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On The Generation Of Animals   

that, when the heart has been first formed and the great
blood-vessel has been marked off from it, two umbilical cords run from
the vessel, the one to the membrane which encloses the yolk, the other
to the membrane resembling a chorion which surrounds the whole embryo;
this latter runs round on the inside of the membrane of the shell.
Through the one of these the embryo receives the nutriment from the
yolk, and the yolk becomes larger, for it becomes more liquid by
heating. This is because the nourishment, being of a material
character in its first form, must become liquid before it can be
absorbed, just as it is with plants, and at first this embryo, whether
in an egg or in the mother's uterus, lives the life of a plant, for it
receives its first growth and nourishment by being attached to
something else.

The second umbilical cord runs to the surrounding chorion. For we
must understand that, in the case of animals developed in eggs, the
chick has the same relation to the yolk as the embryo of the
vivipara has to the mother so long as it is within the mother (for
since the nourishment of the embryo of the ovipara is not completed
within the mother, the embryo takes part of it away from her). So
also the relation of the chick to the outermost membrane, the
sanguineous one, is like that of the mammalian embryo to the uterus.
At the same time the egg-shell surrounds both the yolk and the
membrane analogous to the uterus, just as if it should be put round
both the embryo itself and the whole of the mother, in the vivipara.
This is so because the embryo must be in the uterus and attached to
the mother. Now in the vivipara the uterus is within the mother, but
in the ovipara it is the other way about, as if one should say that
the mother was in the uterus, for that which comes from the mother,
the nutriment, is the yolk. The reason is that the process of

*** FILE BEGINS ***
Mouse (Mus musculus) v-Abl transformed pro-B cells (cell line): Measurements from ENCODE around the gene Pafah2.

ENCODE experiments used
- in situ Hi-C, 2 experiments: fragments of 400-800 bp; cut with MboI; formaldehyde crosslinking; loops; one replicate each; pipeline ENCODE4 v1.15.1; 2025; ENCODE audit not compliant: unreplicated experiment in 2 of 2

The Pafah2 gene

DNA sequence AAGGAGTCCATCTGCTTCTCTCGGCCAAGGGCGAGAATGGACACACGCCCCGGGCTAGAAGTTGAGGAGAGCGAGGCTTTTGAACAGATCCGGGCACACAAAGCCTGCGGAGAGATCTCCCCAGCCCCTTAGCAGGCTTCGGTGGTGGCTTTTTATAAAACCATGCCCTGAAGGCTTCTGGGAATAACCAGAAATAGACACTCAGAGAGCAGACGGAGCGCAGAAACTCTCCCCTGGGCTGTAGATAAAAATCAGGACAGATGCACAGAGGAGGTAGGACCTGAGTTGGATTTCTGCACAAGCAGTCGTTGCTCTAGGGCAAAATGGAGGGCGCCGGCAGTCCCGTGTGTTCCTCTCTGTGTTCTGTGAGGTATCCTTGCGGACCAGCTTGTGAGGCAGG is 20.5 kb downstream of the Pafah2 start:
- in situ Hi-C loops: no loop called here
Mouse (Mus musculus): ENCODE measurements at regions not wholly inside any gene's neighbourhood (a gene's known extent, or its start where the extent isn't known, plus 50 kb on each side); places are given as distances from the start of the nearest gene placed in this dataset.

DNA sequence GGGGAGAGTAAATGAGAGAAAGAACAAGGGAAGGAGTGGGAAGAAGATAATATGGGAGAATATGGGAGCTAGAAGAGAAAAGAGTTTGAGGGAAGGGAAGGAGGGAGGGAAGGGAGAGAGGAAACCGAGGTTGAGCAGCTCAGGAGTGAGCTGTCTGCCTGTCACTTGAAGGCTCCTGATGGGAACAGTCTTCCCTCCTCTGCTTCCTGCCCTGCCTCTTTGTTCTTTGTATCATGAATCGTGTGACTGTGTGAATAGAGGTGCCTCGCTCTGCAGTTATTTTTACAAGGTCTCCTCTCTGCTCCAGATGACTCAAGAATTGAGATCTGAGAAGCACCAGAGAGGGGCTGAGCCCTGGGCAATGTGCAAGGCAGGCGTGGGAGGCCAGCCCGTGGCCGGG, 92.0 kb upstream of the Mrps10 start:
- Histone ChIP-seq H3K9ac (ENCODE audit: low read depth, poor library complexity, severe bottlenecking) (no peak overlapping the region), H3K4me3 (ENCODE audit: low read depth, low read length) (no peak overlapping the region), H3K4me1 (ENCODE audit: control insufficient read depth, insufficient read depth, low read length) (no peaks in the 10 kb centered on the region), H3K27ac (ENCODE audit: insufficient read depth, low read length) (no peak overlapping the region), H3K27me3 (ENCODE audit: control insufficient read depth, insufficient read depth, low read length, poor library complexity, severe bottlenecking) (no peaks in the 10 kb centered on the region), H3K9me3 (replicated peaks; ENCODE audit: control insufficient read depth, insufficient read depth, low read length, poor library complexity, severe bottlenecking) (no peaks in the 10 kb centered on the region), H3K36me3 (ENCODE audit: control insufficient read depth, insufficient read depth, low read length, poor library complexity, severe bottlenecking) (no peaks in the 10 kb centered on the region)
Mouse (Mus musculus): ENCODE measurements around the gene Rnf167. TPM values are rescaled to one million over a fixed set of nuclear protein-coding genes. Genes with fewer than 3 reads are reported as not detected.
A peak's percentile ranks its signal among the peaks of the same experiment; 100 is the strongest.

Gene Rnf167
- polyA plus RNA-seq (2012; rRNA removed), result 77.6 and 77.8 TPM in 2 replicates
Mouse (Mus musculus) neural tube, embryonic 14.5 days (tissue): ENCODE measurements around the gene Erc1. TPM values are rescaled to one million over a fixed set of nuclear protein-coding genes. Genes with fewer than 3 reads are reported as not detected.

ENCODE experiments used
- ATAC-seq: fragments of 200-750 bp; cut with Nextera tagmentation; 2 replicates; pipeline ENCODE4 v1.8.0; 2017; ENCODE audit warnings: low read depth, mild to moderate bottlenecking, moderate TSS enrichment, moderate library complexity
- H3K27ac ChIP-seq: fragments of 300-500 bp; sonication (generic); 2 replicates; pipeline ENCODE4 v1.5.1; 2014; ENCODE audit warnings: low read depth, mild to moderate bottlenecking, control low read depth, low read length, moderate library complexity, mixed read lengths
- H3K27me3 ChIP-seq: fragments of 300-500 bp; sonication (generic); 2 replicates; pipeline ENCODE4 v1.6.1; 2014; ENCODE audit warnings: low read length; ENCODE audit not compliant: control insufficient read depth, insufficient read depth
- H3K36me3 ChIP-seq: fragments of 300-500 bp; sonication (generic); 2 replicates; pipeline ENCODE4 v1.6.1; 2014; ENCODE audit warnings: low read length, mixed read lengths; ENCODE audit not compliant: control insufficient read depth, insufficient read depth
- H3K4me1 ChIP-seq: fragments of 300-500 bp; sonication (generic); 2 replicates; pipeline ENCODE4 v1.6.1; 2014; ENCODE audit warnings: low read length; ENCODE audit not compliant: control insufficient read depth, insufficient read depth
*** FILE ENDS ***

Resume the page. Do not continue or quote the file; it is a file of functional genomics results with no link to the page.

nourishment is not completed within the mother.

As the creature grows the umbilicus running the chorion collapses
first, because it is here that the young is to come out; what is
left of the yolk, and the umbilical cord running to the yolk, collapse
later. For the young must have nourishment as soon as it is hatched;
it is not nursed by the mother and cannot immediately procure its
nourishment for itself; therefore the yolk enters within it along with
its umbilicus and the flesh grows round it.

This then is the manner in which animals produced from perfect
eggs are hatched in all those, whether birds or quadrupeds, which
lay the egg with a hard shell. These details are plainer in the larger
creatures; in the smaller they are obscure because of the smallness of
the masses concerned.


The class of fishes is also oviparous. Those among them which have
the uterus low down lay an imperfect egg for the reason previously
given,' but the so-called 'selache' or cartilaginous fishes produce
a perfect egg within themselves but are externally viviparous except
one which they call the 'frog'; this alone lays a perfect egg
externally. The reason is the nature of its body, for its head is many
times as large as the rest of the body and is spiny and very rough.
This is also why it does not receive its young again within itself nor
produce them alive to begin with, for as the size and roughness of the
head prevents their entering so it would prevent their exit. And while
the egg of the cartilaginous fishes is soft-shelled (for they
cannot harden and dry its circumference, being colder than birds),
the egg of the frog-fish alone is solid and firm to protect it
outside, but those of the rest are of a moist and soft nature, for
they are sheltered within and by the body of the mother.

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